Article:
Introduction to Cannabinoid Decarboxylation

During the course of post-extraction cannabinoid processing, one of the steps normally (though not always) carried out is the conversion of the non-active acid form of the cannabinoid(s) to the active form, prior to final product completion. This is accomplished utilizing a chemical reaction named decarboxylation, (“decarbing” for short). The reaction can be performed at a choice of two different stages in the processing sequence; either with the biomass prior to extraction or else with the liquid form after extraction. In either case, the reaction is driven by heating to increased temperatures (normally between 110° and 150°C) for a specified amount of time (normally between 0.5 and 3 hours), though some operators use more extreme parameters. The reasons for choosing between the pre-extraction and post-extraction methods and the specific parameters used are various and depend on the processor’s feedstock and product goals. Post-extraction decarbing is more common and is the method covered here.


The Reaction & Efficiency

The reaction takes place at a position on the cannabinoid molecule containing a carboxyl group (-COOH). Heat induces substituting the carboxy group by the single hydrogen atom (-H). In the process, the carbon and the two oxygen atoms break away from the cannabinoid as carbon dioxide (CO2) in gas form. For the case of post-extraction decarbing, one of the most efficient known methods is to have a batch of liquid extract contained within a stainless steel reaction vessel which is heated under vacuum conditions and rapidly stirred.

The purpose of agitation is three-fold:

  • Agitation helps transfer and distribute the heat required for reaction rapidly, from the vessel walls to the liquid.
  • Agitation enables the released CO2 to better dissipate out of the liquid and into the vapor space, which is under vacuum, helping the reaction to “go to the right” and be conducted efficiently.
  • Agitation makes other gases and evaporating solvents efficiently escape from the liquid to the upper space for removal from the vessel.

CO2 and Ethanol Dissipation

In the majority of cases, the non-active extract will also contain some amount of solvent ethanol, usually as a result of either solvent extraction and/or winterization with chilled ethanol and filtering for wax elimination. After those steps, the bulk removal of the ethanol will have been carried out typically with rotary evaporators for smaller scale or with falling film evaporators in larger-scale operations. However, in many cases, the ethanol is not sufficiently removed to the levels achieved with more careful processing. Often, a decision is made to remove the remainder during the decarbing process since it will conveniently be under raised temperature and vacuum. Thus, the decarbing apparatus serves double duty as a reactor and as an evaporator, discharging both CO2 and ethanol.  However, it is possible, and fairly common, to leave “too much” ethanol in the extract prior to decarbing, resulting in lingering ethanol in the extract, even with a successful decarbing cannabinoid conversion. This occurs due to weak hydrogen bonding of alcohols to organic compounds such as cannabinoids, effectively increasing the alcohol’s boiling point. Too much ethanol remaining in the distillation feed batch can impact the effectiveness of terpenes removal in the 1st distillation pass, with a spillover effect impacting the cannabinoid distillation in the 2nd pass, resulting in a product of lesser quality and yield. (This is a distillation topic, and is covered by Pope in detail here.)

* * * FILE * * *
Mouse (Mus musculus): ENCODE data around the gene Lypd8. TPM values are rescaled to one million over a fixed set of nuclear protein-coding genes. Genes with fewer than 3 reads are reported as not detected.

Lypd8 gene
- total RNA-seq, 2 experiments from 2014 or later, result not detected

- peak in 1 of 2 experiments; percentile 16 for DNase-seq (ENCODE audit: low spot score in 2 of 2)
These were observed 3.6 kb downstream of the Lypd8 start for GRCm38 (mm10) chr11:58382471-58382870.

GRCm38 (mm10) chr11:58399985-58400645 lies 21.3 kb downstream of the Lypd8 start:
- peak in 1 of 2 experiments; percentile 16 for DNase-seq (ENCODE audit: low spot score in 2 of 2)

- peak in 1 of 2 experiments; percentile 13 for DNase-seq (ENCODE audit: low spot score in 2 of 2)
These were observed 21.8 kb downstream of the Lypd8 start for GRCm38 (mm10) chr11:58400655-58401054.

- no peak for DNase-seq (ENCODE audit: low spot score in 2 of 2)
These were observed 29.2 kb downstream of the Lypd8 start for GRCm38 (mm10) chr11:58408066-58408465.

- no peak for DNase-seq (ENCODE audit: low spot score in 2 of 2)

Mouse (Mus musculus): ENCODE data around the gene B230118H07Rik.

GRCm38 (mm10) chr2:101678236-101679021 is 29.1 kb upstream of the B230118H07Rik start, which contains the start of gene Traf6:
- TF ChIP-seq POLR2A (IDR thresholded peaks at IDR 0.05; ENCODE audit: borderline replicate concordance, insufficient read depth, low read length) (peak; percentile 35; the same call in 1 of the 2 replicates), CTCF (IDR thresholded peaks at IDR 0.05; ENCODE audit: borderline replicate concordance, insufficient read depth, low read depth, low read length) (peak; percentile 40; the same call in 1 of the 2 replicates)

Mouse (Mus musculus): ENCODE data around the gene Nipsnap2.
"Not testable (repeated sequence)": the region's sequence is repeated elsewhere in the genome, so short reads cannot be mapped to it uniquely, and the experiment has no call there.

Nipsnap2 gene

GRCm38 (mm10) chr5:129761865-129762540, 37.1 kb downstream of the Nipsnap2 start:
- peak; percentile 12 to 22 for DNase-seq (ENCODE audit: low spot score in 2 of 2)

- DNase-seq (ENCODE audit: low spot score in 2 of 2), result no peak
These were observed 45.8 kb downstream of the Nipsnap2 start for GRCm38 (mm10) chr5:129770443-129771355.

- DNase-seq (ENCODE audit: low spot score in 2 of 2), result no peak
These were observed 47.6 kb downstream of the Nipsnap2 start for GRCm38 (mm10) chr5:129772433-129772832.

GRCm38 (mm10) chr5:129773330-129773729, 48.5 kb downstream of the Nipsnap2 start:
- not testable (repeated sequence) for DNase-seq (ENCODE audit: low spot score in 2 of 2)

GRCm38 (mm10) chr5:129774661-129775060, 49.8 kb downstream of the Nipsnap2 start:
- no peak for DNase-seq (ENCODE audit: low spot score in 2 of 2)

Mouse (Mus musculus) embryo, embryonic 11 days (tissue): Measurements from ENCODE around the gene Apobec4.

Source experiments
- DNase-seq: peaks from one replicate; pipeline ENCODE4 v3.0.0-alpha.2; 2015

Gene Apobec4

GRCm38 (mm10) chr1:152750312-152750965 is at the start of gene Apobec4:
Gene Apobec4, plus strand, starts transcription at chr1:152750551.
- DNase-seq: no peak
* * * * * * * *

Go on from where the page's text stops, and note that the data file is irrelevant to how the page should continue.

A Turnkey Approach

Pope Scientific provides decarboxylation reaction equipment and complete turnkey systems designed for optimal processing of any required size range to the cannabinoid industry. A complete system includes a jacketed 316L stainless steel reaction vessel with ASME vacuum and pressure rating and food or pharma grade finish, a matching agitator, a heating circulator, condenser, dry running vacuum pump, and instrumentation. Controls can range from simple manual type to automated PLC stations with advanced data handling, depending on the customer’s budget and preferences. All parameters and sequences can be preprogrammed, including an increasing vacuum level during the process, reaching better than 0.5 torr near the end for better subsequent distillation processing. Options include portability and XP Div. 1 or 2 ratings. For increased convenience, the decarbing vessel can be made portable to double as a feed vessel for a Pope Wiped-film Molecular Still.

Optimizing Evaporation Beforehand

It is mentioned above that rotary evaporators and falling film evaporators often do not completely remove ethanol to ideal levels, (<0.1%).  Pope can provide guidance for dealing with these problems.  For various reasons, it is not possible to effectively decrease solvent from high levels to very low levels, (e.g., from 80% to 0.1%) in continuous mode evaporators in a single pass. Pope offers multistage evaporation systems incorporating either a falling film evaporator or a wiped film evaporator for the first stage and a smaller wiped film evaporator for the second stage. This equipment is available in fully turnkey integrated and automated skid-mounted systems.

Contact Pope today or request a quote to discuss your current or future decarboxylation and evaporation equipment requirements.

Pope Decarboxylation 10, 30, 50-Gallon Mixing Vessels

Pope Decarboxylation 10, 30, 50-Gallon Mixing Vessels

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